PhD – Numerical modelling for design of offshore aquaculture structures

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By Milthon Lujan

In recent times, the growing demand for high-quality protein sources, coupled with technological advancements has facilitated a range of developments in offshore sea-cage aquaculture. From a structural engineering point of view, many of these advances have led to durable and cost-effective materials for the construction of fish pens, reliable anchoring and mooring systems, cost-effective and practical pen designs, and various computer systems for the monitoring of structural components.

However, as field conditions such as wave height and energy, geotechnical properties and depth of the seabed affect the performance of every offshore aquaculture system, the engineering design of the system is completely dependent on field conditions. This means there is no such thing as the best pen design, most suitable construction material, or most cost-effective and reliable anchoring and mooring system, as a generic engineering solution to all the challenges associated with field conditions. In fact, for every offshore aquaculture project, subject to the field conditions, one needs to analyse, validate, verify and ultimately choose the best combination of the structural components for this particular project.

The proposed research project will employ Combined Smooth Particle Hydrodynamics and Finite Element Method (CSPHFEM) or other newly developed methods (such as the Hencky bar chain model) to simulate structural components of offshore aquaculture systems, as well as their soil-structure and fluid-structure interactions, while considering the effects of field conditions in both low- and high-energy areas.

The objective of this project will be to contribute answers to the following questions:

How does the sea hydrodynamics affect the integrity of the structure; considering various shapes?
Considering the geotechnical characterisation of the seabed, what are the most cost-effective and reliable anchoring and mooring systems?
What are the required collapse loads in different field conditions, should the pen construction material change?
Considering the energy intensity, what is the most reliable and optimum cage and anchoring design?
The results of multiphysics numerical simulation supported with our high-performance computing facilities will be validated against physical simulations at our model test basin, to offer realistic simulation of potential scenarios which ultimately helps stakeholders choose the suitable design, installation method, and construction material, and improve the efficiency, reliability and safety of a commercial-ready design for offshore aquaculture structures.

Primary Supervisor



The scholarship supporting this project provides:

a living allowance stipend of $28,597 per annum (2021 rate, indexed annually) for 3.5 years;
a relocation allowance of up to $2,000;
a tuition fee scholarship for up to 4 years (successful domestic applicants will be awarded an RTP Fees Offset and successful international applicants will be awarded a University of Tasmania Fees Offset)
The scholarship supporting this project is funded by the University of Tasmania and the Australian Government through the Research Training Program.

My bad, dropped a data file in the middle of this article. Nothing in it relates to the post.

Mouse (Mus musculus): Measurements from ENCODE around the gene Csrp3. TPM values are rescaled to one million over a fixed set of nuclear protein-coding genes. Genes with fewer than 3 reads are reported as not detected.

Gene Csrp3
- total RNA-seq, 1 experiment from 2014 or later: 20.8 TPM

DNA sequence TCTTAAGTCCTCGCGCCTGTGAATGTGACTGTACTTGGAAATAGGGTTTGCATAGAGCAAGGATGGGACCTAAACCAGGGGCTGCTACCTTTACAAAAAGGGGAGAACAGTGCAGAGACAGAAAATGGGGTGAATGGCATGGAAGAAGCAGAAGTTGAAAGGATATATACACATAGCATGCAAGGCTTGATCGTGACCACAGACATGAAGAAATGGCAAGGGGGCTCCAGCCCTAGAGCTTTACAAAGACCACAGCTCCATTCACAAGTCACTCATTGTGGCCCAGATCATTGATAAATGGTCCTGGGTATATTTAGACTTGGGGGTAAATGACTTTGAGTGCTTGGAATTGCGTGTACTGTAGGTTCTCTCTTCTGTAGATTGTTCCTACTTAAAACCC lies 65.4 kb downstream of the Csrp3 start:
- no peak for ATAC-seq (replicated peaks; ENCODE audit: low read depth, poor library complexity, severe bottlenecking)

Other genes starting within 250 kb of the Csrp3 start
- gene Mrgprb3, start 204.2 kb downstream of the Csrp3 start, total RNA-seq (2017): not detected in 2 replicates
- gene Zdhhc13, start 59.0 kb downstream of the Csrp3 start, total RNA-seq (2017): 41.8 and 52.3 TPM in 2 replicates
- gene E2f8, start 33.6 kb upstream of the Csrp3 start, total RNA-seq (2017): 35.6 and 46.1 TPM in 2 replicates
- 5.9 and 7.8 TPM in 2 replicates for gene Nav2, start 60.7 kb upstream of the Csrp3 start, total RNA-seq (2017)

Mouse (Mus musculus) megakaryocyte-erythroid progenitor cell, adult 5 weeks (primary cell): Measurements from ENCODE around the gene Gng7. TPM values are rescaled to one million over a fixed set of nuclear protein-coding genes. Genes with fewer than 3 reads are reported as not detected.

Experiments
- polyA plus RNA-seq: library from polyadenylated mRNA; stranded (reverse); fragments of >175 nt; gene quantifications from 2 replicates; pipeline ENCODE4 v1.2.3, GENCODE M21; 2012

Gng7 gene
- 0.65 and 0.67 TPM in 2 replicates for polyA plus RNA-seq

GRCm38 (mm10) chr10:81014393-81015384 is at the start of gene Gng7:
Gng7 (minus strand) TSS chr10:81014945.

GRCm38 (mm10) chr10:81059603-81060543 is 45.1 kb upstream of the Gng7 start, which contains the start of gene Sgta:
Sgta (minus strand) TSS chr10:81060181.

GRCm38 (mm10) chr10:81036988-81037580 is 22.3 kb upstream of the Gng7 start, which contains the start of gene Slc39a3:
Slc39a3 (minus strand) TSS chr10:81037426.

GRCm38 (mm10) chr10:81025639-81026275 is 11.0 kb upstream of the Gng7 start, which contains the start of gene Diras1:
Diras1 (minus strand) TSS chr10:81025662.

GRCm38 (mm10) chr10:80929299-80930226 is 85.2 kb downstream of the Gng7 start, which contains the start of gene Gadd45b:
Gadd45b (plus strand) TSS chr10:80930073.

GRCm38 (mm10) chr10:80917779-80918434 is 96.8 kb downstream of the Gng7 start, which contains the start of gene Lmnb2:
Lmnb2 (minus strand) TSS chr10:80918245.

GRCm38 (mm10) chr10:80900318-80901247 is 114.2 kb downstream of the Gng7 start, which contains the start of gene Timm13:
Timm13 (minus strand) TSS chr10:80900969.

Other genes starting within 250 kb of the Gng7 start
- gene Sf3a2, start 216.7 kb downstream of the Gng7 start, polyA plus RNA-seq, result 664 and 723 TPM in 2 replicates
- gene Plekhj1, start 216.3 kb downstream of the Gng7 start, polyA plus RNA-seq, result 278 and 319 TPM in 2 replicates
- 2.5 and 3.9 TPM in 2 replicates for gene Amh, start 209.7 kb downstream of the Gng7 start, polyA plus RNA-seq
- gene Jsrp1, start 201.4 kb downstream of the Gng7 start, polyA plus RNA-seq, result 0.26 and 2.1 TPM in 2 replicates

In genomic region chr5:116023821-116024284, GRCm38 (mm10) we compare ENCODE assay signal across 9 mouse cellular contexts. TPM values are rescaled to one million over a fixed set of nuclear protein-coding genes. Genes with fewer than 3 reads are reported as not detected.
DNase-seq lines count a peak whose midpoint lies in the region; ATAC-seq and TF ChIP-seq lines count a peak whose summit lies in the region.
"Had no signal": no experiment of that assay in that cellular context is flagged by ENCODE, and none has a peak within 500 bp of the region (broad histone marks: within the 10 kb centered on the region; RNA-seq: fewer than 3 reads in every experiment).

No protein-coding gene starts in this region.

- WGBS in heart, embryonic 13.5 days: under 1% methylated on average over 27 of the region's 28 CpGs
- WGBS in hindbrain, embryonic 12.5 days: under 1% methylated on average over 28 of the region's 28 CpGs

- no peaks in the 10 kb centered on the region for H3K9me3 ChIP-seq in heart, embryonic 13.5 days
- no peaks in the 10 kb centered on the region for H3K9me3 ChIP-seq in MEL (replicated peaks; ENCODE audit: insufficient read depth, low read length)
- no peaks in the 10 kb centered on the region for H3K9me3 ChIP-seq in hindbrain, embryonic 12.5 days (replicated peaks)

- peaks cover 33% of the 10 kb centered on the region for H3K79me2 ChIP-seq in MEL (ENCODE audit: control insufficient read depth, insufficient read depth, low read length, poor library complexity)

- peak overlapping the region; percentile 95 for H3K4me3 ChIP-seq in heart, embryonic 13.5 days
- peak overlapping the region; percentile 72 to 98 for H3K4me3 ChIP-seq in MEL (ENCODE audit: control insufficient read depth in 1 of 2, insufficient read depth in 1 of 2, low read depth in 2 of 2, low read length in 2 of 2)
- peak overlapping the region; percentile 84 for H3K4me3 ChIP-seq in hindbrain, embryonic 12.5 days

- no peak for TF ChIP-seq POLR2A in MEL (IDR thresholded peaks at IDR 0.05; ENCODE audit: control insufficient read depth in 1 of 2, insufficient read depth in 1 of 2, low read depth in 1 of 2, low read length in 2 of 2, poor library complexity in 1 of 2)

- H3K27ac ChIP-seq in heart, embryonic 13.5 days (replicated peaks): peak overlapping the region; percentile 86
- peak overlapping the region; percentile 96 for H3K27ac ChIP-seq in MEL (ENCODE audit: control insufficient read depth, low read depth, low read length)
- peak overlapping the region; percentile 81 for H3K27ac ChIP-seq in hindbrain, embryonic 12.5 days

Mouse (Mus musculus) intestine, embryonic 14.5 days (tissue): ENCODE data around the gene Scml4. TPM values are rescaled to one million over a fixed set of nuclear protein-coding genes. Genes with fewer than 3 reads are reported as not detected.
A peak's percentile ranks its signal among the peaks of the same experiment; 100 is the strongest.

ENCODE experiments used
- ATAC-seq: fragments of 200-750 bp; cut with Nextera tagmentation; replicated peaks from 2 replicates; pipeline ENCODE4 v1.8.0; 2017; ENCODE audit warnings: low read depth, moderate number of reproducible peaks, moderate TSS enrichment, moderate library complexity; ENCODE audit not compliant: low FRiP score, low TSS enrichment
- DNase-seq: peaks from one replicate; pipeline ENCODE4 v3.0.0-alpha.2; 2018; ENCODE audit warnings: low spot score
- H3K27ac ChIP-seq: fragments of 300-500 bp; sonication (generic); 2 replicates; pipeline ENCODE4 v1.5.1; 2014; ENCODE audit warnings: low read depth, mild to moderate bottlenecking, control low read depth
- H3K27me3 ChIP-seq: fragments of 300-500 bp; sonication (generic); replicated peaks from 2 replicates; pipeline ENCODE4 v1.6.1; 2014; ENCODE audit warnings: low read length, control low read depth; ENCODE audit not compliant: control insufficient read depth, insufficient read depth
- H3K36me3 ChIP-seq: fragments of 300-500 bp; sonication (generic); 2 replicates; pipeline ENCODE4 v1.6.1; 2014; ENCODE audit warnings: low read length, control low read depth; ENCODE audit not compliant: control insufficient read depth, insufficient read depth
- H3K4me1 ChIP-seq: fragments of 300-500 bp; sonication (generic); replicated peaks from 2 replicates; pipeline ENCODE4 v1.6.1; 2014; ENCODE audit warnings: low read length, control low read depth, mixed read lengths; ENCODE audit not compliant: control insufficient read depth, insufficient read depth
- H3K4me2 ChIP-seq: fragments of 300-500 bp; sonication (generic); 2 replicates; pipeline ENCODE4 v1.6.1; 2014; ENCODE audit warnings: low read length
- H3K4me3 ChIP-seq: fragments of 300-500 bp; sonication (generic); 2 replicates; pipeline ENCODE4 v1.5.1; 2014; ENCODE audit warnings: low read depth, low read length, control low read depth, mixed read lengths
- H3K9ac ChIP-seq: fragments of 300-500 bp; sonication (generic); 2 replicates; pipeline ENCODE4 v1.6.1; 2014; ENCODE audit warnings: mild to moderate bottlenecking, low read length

The project is open to domestic (Australia and New Zealand) and international applicants who are already in Australia (onshore) at the time of submitting their application.

Due to current Australian COVID-19 travel restrictions the University cannot accept applications from International applicants who are currently overseas.

Applicants should review the PhD minimum entry requirements

Applicants from the following disciplines are encouraged to apply:

Civil Engineering
Mechanical Engineering
Maritime Engineering

Selection Criteria

The project/scholarship is competitively assessed and awarded. Selection is based on academic merit and suitability to the project as determined by the College.

Additional selection criteria specific to this project/scholarship:

A solid knowledge of soil-structure and fluid-structure interaction
A solid knowledge of numerical modelling methods such as (Smoothed Particle Hydrodynamics, Finite Element and Computational Fluid Dynamics)
A solid knowledge of marine hydrodynamics
Knowledge of a programming language (e.g. Python and MATLAB)
Strong academic background in engineering and capability to work independently
Motivated to learn and have a scientific mindset and team spirit

Application process

There is a three-step application process:

1. Select your project, and check you meet the eligibility and selection criteria;

2. Contact the Primary Supervisor, Dr Ali Tolooiyan, if you have any questions about the project; and

3. Click here to submit an application by the closing date listed above. 

– Copy and paste the title of the project from this advertisement into your application. If you don’t correctly do this your application may be rejected.

– As part of your application you will be required to submit a covering letter, a CV including 2 x referees and your project research proposal.

Following the application closing date applications will be assessed within the College. Applicants should expect to receive notification of the outcome by email by the advertised outcome date.


$28,597pa for 3.5 years

Closing date

30 August 2021

Apply Now 

Source: University of Tasmania

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